Let me state this up front. I have no problem with any broadcaster making a profit whether it’s Pandora, Sirius or Clear Channel. Even a lot of profit. They have their financial interests and duty to their shareholders. They have a financial interest in the IRFA bill. And I have my own financial interest in stopping this bill as it is written. In this case our interests are opposed. On some level you can see this as a labor dispute or even a complex negotiation between buyers and suppliers. This is not my objection.
My objection is to how this is being done. I object to Pandora’s attempt to “opt out” of the free market and instead ask Congress to step in and fix its financial model. This is an abuse of the legislative process and deserves the description “crony capitalism”. I also strongly object to the campaign of disinformation which has accompanied this bill.
But if that was all there was to this bill this would be one blog post. 500 words max. But it’s not. This bill being pushed by Pandora Founder Tim Westergren must be seen in its historical and financial context. Further it helps to understand why an artist like me decides to do battle with this bill and the individuals and institutions that will profit from passage of this bill.
(I approach this with some trepidation as any one of these companies that I criticize could choose to be vindictive and harm me and either of my two ensembles by reducing airplay. But I feel I must.)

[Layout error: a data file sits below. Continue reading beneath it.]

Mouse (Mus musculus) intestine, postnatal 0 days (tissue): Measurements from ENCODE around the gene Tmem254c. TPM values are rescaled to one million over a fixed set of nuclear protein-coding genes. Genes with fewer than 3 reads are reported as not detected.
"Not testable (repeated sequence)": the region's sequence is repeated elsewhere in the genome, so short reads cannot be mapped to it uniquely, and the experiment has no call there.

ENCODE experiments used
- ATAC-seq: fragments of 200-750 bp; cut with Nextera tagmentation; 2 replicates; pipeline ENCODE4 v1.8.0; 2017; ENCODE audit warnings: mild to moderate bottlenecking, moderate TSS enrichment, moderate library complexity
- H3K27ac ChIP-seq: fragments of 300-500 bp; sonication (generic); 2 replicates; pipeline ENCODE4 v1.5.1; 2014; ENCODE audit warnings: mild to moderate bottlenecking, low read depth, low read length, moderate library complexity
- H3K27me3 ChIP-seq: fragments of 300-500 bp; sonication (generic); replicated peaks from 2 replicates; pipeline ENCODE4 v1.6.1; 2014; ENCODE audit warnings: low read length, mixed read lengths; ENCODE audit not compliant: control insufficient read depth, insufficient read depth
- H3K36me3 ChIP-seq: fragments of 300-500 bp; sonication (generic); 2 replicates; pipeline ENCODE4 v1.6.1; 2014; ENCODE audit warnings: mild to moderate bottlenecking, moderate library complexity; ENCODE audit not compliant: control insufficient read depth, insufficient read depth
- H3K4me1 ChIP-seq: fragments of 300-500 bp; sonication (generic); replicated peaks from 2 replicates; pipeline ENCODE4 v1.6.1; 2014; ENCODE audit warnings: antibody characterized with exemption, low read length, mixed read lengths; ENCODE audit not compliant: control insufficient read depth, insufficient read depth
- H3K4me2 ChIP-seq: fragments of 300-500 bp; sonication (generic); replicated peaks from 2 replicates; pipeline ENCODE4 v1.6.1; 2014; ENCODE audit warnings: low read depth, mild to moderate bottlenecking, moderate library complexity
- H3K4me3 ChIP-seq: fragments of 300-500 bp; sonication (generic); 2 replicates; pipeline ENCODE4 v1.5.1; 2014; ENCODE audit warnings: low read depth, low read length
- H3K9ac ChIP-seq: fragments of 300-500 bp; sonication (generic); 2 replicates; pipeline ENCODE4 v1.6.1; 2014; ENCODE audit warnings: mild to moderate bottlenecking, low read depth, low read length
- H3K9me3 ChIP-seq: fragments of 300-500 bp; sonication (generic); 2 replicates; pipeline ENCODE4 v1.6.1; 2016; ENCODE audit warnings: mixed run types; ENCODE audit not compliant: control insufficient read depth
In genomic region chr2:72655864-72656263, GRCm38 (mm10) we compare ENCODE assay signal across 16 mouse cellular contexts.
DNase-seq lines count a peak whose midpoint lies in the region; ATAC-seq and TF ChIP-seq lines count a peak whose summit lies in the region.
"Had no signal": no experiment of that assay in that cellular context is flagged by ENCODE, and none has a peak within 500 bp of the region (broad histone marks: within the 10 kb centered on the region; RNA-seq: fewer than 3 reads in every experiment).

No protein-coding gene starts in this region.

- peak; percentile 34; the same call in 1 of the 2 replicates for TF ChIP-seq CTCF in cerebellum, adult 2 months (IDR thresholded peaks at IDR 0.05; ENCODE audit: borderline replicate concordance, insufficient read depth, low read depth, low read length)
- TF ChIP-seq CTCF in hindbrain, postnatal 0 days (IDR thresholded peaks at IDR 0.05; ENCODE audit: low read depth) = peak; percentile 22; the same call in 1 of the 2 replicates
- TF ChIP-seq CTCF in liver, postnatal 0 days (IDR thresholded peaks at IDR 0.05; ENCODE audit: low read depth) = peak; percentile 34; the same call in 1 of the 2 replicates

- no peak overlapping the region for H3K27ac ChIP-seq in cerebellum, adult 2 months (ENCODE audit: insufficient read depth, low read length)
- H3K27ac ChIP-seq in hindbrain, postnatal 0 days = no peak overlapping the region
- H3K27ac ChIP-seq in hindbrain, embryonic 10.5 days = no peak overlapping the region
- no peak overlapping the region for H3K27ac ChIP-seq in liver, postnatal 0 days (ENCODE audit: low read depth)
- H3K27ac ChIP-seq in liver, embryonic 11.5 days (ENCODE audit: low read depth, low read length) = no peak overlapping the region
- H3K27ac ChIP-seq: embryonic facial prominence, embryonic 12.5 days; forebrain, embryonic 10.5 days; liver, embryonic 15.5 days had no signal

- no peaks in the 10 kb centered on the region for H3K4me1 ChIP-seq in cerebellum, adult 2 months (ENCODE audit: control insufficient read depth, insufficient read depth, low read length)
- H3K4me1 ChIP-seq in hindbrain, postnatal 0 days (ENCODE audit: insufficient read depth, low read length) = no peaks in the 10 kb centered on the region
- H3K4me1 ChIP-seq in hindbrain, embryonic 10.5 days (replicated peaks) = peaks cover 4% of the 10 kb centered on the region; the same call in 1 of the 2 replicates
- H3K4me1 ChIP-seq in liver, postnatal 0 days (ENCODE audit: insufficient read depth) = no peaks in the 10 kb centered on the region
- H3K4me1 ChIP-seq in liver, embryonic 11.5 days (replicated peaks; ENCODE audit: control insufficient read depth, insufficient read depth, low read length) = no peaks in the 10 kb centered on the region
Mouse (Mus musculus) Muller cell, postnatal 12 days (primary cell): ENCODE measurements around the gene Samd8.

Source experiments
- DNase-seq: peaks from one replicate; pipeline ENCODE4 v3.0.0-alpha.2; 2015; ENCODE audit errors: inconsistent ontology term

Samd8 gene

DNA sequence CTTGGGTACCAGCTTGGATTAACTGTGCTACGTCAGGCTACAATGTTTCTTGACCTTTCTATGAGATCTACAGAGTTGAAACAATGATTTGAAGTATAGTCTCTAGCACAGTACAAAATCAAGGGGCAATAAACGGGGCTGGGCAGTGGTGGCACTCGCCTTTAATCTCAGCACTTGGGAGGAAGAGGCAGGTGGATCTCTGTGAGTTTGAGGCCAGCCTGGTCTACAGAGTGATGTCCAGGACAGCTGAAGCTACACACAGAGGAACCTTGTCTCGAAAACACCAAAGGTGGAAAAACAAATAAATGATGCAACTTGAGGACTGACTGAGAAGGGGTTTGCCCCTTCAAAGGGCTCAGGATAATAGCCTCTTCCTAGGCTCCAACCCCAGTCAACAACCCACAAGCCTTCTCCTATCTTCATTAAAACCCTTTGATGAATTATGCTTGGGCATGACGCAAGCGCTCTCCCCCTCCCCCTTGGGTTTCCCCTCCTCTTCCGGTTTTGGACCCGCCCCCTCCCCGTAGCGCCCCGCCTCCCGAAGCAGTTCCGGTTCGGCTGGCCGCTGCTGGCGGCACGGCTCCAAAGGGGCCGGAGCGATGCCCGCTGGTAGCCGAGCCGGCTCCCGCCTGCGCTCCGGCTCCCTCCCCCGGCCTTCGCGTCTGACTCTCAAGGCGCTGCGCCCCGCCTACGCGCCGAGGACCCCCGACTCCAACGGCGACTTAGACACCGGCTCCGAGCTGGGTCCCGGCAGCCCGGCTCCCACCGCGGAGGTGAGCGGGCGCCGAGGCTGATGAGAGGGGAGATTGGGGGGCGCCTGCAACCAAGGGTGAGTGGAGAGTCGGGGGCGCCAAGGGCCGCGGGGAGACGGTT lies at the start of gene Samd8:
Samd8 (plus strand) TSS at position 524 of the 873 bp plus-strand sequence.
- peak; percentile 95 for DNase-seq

As an artist that benefitted from a system which valued content and artists’ contributions, I feel obliged to make sure the next generation of artists (which include my sons) have the same opportunities that I had. Many of my musician friends in the business fail to understand this. We often see quotes from some of our older legacy artists endorsing illegal file sharing as “the new radio”.
Or they praise semi-legitimate tech schemes that suck value from artists’ songs or recordings while sharing the tiniest bit of revenue with artists. I don’t think they are bad people but they fail to see what is really happening here. And what will happen to the next generation. They are severely limiting the next generation of musicians’ financial options. And dooming them to exploitation at the hands of large corporations.
For even free music is not “free”. Plenty of people are profiting off “free” music. Illegal sites run by sketchy (or worse) groups profit by selling ads. Online advertising networks owned by Google, Microsoft, Yahoo and others profit by serving ads to these sites. Madison Avenue advertising firms profit by designing these online campaigns. Mastercard, Visa, American Express and Paypal profit by providing payment processing to these illegal sites. And the bittorrent ecosystem is not any different. uTorrent™ insiders report they make millions just from the advertising on their conduit toolbar.
Music is not free in the digital age. It’s just that artists are too often not getting any of the revenue that their music generates.
These legacy artists had the choice to decide how to monetize their music. For example, the Grateful Dead chose to sell their recorded studio albums but chose to freely share their live performances as long as no one made any money off of sharing activities. Indeed I have done exactly this my entire career with Camper Van Beethoven and Cracker. We have over 4 thousand tracks on the internet music archive. But I am fully aware that it is our duty as successful artists to protect the rights of the next generation of musicians. We should do our part to protect their ability to monetize their music if they so chose. Successful musicians need to understand that it is hypocritical to let the door close on the next generation of musicians.